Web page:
Located in Öraefi in southeast Iceland, Skaftafell is a beautiful preservation area, abundant in hiking trails, wildlife, and jaw-dropping scenery. Hikers have the opportunity to breathe the fresh air while hiking past mountains, glaciers, and beautiful rivers. Rocks discovered in Skaftafell have been found to be over five million years old.

Guided hikes are available to assist hikers through the terrain. Incredible sightseeing flights over the preservation offer a magnificent view from above.

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Skaftafell is Iceland’s second largest national park, established in 1967. It started as a small area of no more than 500 square kilometers (193 square miles) and continued to grow as Iceland combined it with Vatnajökull National Park on June 7, 2008. It now measures 4,897 square kilometers (1,890 square miles).


Svartifoss : Svartifoss translates to “Black Falls” and is a large waterfall easily found along Skaftafell’s hiking trails. A round-trip hike from the Visitor Center and back is about 5.5 km ( 3.4 miles) and should take about two hours. One of the most popular sights in the park, the waterfall is surrounded by dark lava columns. It measures 12 meters (39 feet) high. The water falls on sharp rocks and hikers may even see parts of the lava columns break as the water flows passed them.

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Skaftafellsjökull is a glacier on the outlet of the largest continental glacier in Europe, Vatnajökull. It is particularly popular for the winter hikers because it turns a beautiful color of blue during those cold months. A relatively easy hike, the round-trip between Skaftafellsjökull and the Visitor center is 3.7 km (2.3 miles) and should take about an hour and a half.


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Kristínartindar is one of Skaftafell’s most popular attractions because it can be climbed for a perfect view of the preservation area. It’s trail also includes a view of the waterfall, Svartifoss. The journey to Kristínartindar and back to the Visitor Center is a more difficult trip that usually lasts 6-8 hours and is 17.9 km (11.1 miles) round-trip. This trip is recommended to experienced hikers in good health. Also note that the trail is usually closed during the early springtime due to thawing conditions.


Standing at 2,110 meters (6,922.5 feet), Hvannadalshnjúkur is the highest peak in Iceland and can be hiked by those who are experienced hikers in good health. Those hoping to climb this massive landscape must take advantage of the various experienced mountain guides available. Plan for this hike to take an entire day.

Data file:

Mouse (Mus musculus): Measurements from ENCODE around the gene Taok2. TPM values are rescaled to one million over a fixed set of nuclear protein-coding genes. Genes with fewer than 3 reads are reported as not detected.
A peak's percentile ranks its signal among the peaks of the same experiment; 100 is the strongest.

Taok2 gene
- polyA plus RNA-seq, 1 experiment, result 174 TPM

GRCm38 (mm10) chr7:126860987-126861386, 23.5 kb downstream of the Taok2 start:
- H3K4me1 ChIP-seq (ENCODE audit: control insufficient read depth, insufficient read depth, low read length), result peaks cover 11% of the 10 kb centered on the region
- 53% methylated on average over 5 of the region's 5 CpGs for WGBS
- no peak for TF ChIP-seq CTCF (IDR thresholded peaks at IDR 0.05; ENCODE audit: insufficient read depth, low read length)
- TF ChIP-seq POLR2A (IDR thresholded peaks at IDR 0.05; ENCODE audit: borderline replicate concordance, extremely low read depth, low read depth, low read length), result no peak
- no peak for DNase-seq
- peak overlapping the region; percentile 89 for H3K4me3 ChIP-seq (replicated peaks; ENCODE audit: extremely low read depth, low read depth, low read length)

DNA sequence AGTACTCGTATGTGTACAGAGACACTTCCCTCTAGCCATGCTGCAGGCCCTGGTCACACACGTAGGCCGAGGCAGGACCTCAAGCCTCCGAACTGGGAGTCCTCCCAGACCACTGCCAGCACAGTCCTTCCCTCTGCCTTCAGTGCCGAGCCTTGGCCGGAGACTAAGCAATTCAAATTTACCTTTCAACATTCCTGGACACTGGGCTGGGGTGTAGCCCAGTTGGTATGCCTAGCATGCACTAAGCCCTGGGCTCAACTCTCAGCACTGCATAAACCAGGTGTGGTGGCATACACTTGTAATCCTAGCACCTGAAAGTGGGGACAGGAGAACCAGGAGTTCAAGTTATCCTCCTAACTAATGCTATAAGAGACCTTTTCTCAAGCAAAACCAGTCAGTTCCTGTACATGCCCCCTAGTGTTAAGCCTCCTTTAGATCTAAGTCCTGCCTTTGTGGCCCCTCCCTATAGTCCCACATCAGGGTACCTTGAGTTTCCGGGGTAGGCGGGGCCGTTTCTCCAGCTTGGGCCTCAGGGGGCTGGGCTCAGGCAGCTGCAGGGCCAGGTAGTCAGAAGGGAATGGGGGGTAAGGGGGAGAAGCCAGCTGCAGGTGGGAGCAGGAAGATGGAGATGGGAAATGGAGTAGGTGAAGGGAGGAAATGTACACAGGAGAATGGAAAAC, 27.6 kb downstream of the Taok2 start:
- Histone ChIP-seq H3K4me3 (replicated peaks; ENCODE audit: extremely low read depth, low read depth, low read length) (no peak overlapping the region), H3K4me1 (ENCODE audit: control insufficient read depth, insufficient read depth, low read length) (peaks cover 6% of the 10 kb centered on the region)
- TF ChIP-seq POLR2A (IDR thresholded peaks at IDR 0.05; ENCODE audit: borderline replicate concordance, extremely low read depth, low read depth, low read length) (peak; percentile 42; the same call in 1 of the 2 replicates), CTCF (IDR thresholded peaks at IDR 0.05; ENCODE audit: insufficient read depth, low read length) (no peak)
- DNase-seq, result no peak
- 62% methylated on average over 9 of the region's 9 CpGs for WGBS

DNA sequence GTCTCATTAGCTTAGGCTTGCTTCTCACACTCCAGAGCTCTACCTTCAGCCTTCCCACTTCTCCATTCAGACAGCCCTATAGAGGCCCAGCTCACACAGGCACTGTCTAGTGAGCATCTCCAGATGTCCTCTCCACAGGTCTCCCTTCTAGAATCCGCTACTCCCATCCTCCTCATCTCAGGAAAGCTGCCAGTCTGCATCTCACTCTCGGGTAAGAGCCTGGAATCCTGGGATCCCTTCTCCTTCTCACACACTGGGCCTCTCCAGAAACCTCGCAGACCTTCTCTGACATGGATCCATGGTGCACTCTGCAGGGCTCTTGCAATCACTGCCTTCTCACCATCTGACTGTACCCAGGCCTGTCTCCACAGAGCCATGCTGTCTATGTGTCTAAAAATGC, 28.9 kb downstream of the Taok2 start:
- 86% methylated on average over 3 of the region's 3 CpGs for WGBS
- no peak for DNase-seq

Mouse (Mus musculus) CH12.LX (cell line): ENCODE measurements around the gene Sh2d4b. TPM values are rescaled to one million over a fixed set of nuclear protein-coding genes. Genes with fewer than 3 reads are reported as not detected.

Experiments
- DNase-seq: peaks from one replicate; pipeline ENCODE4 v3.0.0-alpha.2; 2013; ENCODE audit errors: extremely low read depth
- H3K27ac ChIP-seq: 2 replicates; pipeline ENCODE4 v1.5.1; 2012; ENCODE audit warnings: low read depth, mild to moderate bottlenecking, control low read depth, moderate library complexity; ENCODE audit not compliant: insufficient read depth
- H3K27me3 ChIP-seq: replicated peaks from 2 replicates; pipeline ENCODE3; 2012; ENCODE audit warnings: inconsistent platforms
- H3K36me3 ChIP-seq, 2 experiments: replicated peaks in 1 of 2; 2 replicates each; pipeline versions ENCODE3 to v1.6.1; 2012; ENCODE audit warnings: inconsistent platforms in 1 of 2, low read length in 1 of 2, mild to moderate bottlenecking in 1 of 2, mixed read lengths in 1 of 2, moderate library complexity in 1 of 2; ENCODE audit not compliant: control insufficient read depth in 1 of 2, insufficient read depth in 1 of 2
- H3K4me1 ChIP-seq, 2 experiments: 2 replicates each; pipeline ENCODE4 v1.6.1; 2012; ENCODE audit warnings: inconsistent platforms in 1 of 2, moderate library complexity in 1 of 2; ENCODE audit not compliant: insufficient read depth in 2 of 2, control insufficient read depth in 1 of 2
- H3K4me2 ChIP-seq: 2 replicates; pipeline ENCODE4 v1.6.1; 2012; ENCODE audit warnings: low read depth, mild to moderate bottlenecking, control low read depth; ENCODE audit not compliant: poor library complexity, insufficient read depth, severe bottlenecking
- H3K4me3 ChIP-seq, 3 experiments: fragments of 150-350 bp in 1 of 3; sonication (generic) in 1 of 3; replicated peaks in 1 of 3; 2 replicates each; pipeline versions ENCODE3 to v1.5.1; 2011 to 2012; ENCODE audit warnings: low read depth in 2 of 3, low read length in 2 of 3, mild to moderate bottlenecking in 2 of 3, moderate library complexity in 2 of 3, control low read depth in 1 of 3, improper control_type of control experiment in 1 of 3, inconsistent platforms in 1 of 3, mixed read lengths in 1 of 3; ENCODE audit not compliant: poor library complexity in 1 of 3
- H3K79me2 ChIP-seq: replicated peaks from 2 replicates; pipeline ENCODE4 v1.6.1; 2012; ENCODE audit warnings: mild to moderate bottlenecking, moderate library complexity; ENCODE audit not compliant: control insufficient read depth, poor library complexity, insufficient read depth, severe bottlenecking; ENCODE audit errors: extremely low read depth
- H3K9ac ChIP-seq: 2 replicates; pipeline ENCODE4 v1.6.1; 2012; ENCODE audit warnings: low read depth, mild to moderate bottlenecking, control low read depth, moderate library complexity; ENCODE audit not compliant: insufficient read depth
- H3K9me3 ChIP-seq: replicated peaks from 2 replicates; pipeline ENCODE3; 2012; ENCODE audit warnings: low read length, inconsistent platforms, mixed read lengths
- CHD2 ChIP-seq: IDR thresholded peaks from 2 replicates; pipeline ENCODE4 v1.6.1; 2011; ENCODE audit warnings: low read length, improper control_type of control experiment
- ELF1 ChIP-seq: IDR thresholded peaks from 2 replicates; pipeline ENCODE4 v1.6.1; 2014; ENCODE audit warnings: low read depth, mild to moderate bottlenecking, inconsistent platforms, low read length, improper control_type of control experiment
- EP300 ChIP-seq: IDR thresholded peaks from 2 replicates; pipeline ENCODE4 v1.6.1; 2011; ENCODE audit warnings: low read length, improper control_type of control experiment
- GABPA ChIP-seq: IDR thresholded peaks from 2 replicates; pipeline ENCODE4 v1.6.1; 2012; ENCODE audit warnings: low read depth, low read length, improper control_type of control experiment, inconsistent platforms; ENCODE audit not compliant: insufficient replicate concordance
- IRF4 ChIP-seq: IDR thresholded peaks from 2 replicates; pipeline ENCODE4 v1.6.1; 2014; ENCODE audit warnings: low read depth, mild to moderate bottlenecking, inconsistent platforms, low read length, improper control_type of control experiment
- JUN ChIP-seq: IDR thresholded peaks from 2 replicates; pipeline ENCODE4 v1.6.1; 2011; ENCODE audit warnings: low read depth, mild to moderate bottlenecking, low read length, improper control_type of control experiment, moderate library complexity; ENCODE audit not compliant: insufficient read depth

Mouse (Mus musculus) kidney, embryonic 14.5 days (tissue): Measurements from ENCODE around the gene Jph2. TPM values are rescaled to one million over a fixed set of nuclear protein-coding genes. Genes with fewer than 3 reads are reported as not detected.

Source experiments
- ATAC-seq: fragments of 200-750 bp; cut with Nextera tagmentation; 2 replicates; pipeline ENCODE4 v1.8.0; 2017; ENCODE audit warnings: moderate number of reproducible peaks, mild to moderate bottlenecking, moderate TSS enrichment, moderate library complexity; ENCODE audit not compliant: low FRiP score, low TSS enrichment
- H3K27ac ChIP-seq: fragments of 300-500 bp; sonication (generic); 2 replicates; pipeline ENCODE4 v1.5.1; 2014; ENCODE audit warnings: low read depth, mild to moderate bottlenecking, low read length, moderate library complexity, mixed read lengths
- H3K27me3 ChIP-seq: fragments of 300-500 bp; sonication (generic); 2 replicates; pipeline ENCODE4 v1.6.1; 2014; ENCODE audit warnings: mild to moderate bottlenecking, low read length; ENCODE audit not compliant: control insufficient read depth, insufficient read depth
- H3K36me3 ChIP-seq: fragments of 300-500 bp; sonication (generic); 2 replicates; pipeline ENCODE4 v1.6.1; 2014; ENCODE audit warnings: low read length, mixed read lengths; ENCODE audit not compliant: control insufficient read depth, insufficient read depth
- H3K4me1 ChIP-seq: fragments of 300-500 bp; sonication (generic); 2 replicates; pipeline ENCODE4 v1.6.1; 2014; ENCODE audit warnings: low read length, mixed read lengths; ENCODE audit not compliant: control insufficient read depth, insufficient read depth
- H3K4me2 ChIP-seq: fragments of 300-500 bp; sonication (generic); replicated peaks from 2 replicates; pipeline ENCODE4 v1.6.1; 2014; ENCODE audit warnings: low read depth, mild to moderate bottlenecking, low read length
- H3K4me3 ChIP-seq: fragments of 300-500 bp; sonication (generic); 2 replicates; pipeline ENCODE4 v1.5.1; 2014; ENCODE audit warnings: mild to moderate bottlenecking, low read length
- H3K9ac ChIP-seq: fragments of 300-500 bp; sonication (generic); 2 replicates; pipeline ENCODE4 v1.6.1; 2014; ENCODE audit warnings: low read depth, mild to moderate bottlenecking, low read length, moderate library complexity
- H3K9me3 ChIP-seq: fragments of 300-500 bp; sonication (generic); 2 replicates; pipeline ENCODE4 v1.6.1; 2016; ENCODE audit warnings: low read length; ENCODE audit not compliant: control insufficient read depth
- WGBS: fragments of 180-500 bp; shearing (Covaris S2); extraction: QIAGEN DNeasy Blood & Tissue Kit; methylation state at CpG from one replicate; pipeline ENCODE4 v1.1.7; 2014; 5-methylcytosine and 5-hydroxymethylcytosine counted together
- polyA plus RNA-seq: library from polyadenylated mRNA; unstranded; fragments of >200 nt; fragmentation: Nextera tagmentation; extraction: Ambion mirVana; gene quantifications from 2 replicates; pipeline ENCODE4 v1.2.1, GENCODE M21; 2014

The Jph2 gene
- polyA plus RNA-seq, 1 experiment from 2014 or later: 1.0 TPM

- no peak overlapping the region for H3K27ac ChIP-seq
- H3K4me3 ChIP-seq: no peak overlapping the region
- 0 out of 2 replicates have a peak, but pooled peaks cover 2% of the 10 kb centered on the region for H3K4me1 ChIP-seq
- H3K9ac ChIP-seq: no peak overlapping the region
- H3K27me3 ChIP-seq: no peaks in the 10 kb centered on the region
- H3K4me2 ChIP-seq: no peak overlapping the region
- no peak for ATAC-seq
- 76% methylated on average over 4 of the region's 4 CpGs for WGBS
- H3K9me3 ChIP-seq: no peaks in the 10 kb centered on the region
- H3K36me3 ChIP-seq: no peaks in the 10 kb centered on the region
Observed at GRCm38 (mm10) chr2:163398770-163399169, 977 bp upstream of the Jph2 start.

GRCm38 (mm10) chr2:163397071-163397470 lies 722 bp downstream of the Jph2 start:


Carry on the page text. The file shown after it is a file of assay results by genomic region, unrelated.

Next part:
During the summer months, Skaftafell has a mild climate perfect for flowering plants. The most distinctive plants found are the harebell, yellow saxifrage, and pyramidal saxifrage. Large birch trees also grow and flourish.

Hiking in the summer is favorable, with many trails in a variety of difficulties and lengths available. Hikers can take short trails leading to the majestic waterfall, Svartifoss, or the glacier, Skaftafellsjökull. More experienced hikers can take on longer trails that lead to Morsárdalur Valley or Kristínartindar mountain. Those looking for an adventure can even climb Hvannadalshnjúkur, Iceland’s highest mountain peak.

It is recommended to plan to spend two or more days in the preservation to fully experience all of its beauty. Hikers can even choose to camp at the preservation’s campground from May to September.

Also during the summer, the preservation opens a cafeteria for travelers to enjoy meals during their days exploring the area.

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Skaftafell is less populated by fellow hikers during the winter months and offers less flowering plants and blooming trees. There are fewer daylight hours in the winter, so short hikes are recommended. It is also recommended to choose the Skaftafellsjökull trail instead of the Svartifoss trail, as its trail conditions are better and it offers a distinctive, blue, wintery sight of the large glacier.

skaftafell national park iceland

@Jóhann H Ragnarsson

Have you come to Skaftafell National Park? Is it on your bucket list? Please let us know in the comments.